UN agencies are preparing a polio vaccination campaign for all children under the age of five in Afghanistan, a country where the potentially disabling disease persists despite more than 30 years of polio campaigning and nearly eradicated worldwide.
Doses of the vaccine will begin to be administered in Afghanistan on November 8, the first in three years, after the new Taliban government gives approval.
WHO Director of Polio Eradication For the Eastern Mediterranean Dr. Hamid Jafari told Mouab, “this is a big development. Now we can go all over Afghanistan and do house-to-house vaccinations.”
He described the upcoming campaign as “a real combination of extreme excitement and fear. Happy that there is finally a chance to eradicate polio for real.”
He further cautioned that the virus may still be “lurking in hard-to-reach sections of the population,” so it is critical for WHO to “maintain the momentum to vaccinate children so that there is no place for this virus.” “Afghanistan and Pakistan both have to really change their attitude,” said Jafarin.
The persistence of polio in Afghanistan and Pakistan shows that the disease is still spreading around the world. WHO will start vaccination efforts in December.
Rotary International, which coordinates polio eradication programs worldwide, estimates “hundreds of thousands of children could be paralyzed” if polio is not eradicated within the next 10 years.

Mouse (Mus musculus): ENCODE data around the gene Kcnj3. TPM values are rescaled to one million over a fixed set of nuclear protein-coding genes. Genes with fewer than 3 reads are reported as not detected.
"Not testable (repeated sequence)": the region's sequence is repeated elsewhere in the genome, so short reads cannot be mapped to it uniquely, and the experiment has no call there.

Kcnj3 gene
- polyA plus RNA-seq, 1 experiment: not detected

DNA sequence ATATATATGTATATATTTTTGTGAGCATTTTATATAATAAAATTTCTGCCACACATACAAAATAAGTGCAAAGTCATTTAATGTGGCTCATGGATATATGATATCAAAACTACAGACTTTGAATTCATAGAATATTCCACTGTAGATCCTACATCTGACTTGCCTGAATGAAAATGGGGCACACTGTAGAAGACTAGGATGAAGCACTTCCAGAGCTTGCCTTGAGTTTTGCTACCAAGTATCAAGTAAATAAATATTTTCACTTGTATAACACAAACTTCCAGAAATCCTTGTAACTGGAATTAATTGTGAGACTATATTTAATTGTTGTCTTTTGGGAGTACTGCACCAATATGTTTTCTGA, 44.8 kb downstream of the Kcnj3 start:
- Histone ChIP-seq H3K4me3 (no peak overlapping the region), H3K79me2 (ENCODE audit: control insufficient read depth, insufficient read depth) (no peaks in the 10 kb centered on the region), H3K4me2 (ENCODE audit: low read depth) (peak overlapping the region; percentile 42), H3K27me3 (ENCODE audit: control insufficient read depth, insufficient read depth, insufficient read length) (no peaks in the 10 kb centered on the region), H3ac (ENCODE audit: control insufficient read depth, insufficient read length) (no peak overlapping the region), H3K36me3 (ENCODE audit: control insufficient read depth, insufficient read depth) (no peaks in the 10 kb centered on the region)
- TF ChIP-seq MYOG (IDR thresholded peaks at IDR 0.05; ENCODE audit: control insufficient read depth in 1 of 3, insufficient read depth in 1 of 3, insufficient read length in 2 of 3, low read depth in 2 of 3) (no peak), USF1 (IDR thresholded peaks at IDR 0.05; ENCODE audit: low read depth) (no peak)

WHO announced the polio vaccination campaign last October 19, five days before the commemoration of World Polio Day which is part of the GPEI Polio Eradication Initiative by Rotary International.
According to Rotary International, since the GPEI was initiated in 1988 – at which time there were 350,000 cases annually in 125 countries – now polio cases have been cut by 99.9%.
For the past three years the Taliban have banned UN-organized teams from carrying out house-to-house vaccinations in parts of Afghanistan they control. The ban and the recent end of the war in Afghanistan have left 3.3 million of the country’s 10 million children in the period from receiving vaccinations.
The Taliban has not commented on the deal for polio vaccination, but Jafari said “The Taliban have always supported polio eradication. In fact the polio education program started in Afghanistan when the Taliban ruled” in 1996-2001.
Jafari said the vaccination restrictions imposed by the Taliban “were really due to security considerations and the nature of the conflict at the time, and now it has changed drastically… their commitment to support polio education remains the same, and this (agreement.red) is a reflection of that. ”
He added that the WHO is constantly “in dialogue” with the Taliban, in order to maintain this “very neutral and impartial program” that allows children “wherever they are” to be vaccinated against polio. [em/rs]